My guess is that a majority of Wisconsinites don’t want to return to young adults getting booted off their parent’s coverage immediately after leaving the household or college.
Retired people probably don’t want to return to paying the full cost of their prescription drugs when they hit the donut hole in their Medicare coverage. In 2011, they received a 50 percent discount on their brand-name drugs after reaching the donut hole. Under the Affordable Care Act, the donut hole will be closed by 2020.
Who’s against making insurance companies give customers a rebate or reduce premiums if they don’t use at least 80 percent of their revenue for patient care? The bar is 85 percent for the biggest plans.
I suspect it’s the insurance executives with multi-million-dollar compensation packages that the U.S. Chamber of Commerce is looking out for when it runs its TV ads supporting opponents of the Affordable Care Act (like U.S. Rep. Sean Duffy, our new congressman) and opposing supporters of the act. It sure isn’t consumers or the millions of working Americans who don’t have access to health insurance they can afford through their employers.
Understandably, owners of small businesses are worried about what the law could cost them.
But there are tax credits for those small businesses generous enough to provide health insurance for their employees. It’s up to 35 percent now, and will increase to 50 percent in 2014.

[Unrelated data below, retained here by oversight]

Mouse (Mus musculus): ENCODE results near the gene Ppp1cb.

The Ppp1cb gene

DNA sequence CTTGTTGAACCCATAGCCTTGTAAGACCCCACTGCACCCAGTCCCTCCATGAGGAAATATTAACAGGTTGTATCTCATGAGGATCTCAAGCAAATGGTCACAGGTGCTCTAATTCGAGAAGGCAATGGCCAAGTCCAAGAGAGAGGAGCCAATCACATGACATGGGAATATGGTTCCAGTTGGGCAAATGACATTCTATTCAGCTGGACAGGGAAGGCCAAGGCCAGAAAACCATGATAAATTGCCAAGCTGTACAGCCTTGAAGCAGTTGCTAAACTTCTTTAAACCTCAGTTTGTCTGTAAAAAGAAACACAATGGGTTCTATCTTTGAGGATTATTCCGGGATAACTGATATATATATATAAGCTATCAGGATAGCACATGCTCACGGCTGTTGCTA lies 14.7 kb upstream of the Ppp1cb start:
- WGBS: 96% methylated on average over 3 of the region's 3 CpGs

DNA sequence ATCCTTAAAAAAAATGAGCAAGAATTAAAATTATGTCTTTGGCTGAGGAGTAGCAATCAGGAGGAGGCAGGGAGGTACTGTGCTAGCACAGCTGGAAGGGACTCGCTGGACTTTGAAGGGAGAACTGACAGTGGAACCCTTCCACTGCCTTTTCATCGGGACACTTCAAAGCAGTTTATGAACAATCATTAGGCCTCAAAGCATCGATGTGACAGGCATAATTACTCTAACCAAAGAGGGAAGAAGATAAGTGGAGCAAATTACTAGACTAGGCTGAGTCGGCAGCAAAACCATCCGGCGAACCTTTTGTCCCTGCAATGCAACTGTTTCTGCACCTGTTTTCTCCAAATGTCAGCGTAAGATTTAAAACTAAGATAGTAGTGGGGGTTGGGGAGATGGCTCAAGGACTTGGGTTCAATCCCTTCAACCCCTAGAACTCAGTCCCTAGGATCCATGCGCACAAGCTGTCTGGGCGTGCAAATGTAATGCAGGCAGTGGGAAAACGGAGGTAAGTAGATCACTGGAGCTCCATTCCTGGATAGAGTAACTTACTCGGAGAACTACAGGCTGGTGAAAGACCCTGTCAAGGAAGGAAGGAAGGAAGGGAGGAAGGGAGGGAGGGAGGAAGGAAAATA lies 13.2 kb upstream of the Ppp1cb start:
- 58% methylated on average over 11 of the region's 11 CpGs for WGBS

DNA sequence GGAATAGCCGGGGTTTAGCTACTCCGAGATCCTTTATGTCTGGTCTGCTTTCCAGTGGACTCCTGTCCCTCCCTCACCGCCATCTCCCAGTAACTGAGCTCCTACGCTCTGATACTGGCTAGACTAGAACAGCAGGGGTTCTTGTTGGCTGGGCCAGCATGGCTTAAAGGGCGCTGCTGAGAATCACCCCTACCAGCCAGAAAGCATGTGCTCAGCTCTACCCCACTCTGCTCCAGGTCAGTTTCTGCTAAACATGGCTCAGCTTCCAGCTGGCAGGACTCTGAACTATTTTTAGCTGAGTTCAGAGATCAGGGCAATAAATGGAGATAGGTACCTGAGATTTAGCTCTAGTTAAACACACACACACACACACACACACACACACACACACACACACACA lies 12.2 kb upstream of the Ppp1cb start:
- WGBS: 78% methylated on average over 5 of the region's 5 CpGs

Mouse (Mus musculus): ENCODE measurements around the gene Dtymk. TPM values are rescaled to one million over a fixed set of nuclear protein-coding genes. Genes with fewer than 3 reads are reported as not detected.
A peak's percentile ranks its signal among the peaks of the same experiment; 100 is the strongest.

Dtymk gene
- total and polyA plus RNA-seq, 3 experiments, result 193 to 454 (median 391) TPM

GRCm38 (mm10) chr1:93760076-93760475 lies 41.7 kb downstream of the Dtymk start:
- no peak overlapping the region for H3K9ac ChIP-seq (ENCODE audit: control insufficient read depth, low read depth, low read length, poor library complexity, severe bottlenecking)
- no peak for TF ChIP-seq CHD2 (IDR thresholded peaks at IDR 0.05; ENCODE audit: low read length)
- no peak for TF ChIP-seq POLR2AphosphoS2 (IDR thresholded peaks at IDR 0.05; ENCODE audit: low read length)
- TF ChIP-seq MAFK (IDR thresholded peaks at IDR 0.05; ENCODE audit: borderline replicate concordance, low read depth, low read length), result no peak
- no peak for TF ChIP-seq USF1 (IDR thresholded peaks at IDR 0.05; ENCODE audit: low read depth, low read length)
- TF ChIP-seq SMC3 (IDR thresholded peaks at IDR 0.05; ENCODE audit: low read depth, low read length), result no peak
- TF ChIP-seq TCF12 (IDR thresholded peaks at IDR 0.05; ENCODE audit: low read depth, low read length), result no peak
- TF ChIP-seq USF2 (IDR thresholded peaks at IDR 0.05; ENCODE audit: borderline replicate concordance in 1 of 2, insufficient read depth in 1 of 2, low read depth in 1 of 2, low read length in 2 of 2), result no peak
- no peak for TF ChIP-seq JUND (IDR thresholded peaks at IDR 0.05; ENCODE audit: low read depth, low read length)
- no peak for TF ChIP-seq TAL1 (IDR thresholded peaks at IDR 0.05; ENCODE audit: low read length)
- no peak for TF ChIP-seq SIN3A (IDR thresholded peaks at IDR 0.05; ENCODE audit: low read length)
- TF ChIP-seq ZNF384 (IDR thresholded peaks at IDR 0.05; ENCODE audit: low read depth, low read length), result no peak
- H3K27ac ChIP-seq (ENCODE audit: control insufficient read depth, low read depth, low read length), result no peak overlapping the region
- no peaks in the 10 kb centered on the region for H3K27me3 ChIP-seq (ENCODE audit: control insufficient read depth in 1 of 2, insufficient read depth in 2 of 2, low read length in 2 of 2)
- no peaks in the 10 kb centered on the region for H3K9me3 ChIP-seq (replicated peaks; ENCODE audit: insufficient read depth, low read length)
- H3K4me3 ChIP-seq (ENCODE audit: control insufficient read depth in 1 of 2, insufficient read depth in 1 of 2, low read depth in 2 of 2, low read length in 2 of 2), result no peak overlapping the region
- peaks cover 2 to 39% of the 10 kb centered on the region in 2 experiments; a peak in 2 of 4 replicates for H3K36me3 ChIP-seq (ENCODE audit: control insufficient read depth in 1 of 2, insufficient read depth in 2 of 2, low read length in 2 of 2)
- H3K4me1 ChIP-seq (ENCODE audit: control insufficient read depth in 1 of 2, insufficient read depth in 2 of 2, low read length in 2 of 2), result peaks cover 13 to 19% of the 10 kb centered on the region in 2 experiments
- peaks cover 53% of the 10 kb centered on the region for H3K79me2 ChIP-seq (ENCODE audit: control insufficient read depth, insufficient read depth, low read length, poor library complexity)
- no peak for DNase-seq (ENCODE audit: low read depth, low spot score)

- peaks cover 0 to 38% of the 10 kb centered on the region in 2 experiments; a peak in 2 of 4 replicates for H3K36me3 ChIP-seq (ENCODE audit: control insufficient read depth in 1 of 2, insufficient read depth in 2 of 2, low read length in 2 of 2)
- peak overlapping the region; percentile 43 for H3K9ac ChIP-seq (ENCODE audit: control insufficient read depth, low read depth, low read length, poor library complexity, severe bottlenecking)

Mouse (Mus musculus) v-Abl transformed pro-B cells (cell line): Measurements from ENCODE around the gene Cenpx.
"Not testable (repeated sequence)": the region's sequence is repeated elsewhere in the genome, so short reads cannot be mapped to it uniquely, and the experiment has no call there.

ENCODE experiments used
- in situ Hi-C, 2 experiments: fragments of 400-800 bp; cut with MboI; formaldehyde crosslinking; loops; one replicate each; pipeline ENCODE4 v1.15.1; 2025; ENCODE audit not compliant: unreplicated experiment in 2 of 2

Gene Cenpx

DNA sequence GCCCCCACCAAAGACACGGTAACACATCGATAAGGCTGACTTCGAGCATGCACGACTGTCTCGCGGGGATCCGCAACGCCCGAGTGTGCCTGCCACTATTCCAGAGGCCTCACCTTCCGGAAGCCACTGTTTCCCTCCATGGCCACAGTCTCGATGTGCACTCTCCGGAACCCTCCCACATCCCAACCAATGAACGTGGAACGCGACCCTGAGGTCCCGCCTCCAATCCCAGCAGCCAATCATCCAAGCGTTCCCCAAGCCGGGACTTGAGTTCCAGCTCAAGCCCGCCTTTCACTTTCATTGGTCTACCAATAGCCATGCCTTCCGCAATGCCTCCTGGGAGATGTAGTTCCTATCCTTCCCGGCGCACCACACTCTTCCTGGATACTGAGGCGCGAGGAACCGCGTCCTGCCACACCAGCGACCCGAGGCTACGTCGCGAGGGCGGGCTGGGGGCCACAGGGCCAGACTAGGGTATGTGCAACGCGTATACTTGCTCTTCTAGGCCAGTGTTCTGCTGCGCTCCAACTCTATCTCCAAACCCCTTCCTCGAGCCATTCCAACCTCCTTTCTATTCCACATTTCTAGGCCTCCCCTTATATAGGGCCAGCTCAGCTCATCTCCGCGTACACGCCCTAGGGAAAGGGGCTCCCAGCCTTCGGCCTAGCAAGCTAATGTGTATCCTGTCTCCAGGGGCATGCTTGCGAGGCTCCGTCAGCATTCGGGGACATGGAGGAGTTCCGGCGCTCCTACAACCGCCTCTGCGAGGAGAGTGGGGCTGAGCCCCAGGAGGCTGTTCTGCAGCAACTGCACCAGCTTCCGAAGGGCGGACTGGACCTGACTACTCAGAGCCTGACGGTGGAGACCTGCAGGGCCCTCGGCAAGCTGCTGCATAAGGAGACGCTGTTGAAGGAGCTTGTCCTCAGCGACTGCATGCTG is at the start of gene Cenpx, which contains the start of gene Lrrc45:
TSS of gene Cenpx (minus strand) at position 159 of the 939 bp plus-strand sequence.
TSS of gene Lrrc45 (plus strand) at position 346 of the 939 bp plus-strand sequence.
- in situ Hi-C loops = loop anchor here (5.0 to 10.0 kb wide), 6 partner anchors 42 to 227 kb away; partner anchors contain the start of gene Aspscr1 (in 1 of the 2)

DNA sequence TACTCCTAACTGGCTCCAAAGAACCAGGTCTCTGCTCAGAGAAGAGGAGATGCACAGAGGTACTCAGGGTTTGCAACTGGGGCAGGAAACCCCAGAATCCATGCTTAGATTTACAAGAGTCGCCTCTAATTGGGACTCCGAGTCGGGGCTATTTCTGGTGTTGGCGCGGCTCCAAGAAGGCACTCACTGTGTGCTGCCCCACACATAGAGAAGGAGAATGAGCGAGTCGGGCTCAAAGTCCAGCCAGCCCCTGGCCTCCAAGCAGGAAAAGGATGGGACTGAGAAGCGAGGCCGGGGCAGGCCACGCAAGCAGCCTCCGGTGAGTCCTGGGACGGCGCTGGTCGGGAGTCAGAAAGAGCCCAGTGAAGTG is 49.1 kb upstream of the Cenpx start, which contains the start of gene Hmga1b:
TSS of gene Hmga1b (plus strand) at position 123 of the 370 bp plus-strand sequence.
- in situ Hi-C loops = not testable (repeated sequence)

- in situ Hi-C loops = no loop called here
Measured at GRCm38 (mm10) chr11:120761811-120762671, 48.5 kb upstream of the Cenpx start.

Business owners also will be able to shop the insurance exchanges that will go into effect in 2014, lowering their premiums by a predicted 18 percent.
Employers with fewer than 50 employees won’t have to provide coverage or pay an assessment if their employees obtain insurance and tax credits through an exchange.
Calling the Affordable Care Act socialism is disingenuous. It’s a long way from the single-payer (Medicare for all) system liberals hoped for back in 2009. There’s not even a government-run (public option) insurance plan to compete with private insurers.
The companies selling the insurance are from the private sector — as are the doctors and clinics and almost all the hospitals.
The computer-accessed insurance exchanges will introduce a level of competition currently lacking in the health care market. And the somewhat universal coverage mandate — if it isn’t struck down by the U.S. Supreme Court — is what makes the system financially feasible.
For me, the Affordable Care Act offers a glimmer of hope of retiring before I’m eligible for Medicare, given the insurance exchange and premiums limited to a maximum of 9.8 percent of income.
But the strongest argument for Obamacare, from an ethical standpoint, is that around 34 million of the more than 50 million American adults currently without health insurance will gain coverage. Most of them are the working poor.
Callous disregard and willful ignorance of their plight is all too common in the media, circles of power and the public consciousness. Caring about the working poor and near-poor may not be politically expedient in today’s culture, but it’s the right thing to do.